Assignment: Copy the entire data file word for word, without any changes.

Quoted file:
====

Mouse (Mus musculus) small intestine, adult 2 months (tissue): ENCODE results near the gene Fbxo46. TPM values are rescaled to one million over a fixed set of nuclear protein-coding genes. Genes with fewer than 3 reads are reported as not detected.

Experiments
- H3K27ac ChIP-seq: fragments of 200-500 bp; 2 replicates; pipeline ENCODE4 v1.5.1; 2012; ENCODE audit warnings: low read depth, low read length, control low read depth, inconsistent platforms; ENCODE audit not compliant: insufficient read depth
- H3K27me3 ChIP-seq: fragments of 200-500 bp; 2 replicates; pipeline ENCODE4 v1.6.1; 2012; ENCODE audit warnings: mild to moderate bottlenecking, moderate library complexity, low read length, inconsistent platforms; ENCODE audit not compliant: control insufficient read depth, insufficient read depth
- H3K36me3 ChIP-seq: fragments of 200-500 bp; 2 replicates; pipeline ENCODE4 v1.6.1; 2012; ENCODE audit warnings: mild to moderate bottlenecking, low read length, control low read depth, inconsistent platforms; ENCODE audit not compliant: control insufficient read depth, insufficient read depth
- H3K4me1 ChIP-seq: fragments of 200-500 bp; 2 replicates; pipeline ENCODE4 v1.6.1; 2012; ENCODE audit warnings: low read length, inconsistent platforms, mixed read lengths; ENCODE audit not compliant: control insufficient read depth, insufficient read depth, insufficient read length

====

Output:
Mouse (Mus musculus) small intestine, adult 2 months (tissue): ENCODE results near the gene Fbxo46. TPM values are rescaled to one million over a fixed set of nuclear protein-coding genes. Genes with fewer than 3 reads are reported as not detected.

Experiments
- H3K27ac ChIP-seq: fragments of 200-500 bp; 2 replicates; pipeline ENCODE4 v1.5.1; 2012; ENCODE audit warnings: low read depth, low read length, control low read depth, inconsistent platforms; ENCODE audit not compliant: insufficient read depth
- H3K27me3 ChIP-seq: fragments of 200-500 bp; 2 replicates; pipeline ENCODE4 v1.6.1; 2012; ENCODE audit warnings: mild to moderate bottlenecking, moderate library complexity, low read length, inconsistent platforms; ENCODE audit not compliant: control insufficient read depth, insufficient read depth
- H3K36me3 ChIP-seq: fragments of 200-500 bp; 2 replicates; pipeline ENCODE4 v1.6.1; 2012; ENCODE audit warnings: mild to moderate bottlenecking, low read length, control low read depth, inconsistent platforms; ENCODE audit not compliant: control insufficient read depth, insufficient read depth
- H3K4me1 ChIP-seq: fragments of 200-500 bp; 2 replicates; pipeline ENCODE4 v1.6.1; 2012; ENCODE audit warnings: low read length, inconsistent platforms, mixed read lengths; ENCODE audit not compliant: control insufficient read depth, insufficient read depth, insufficient read length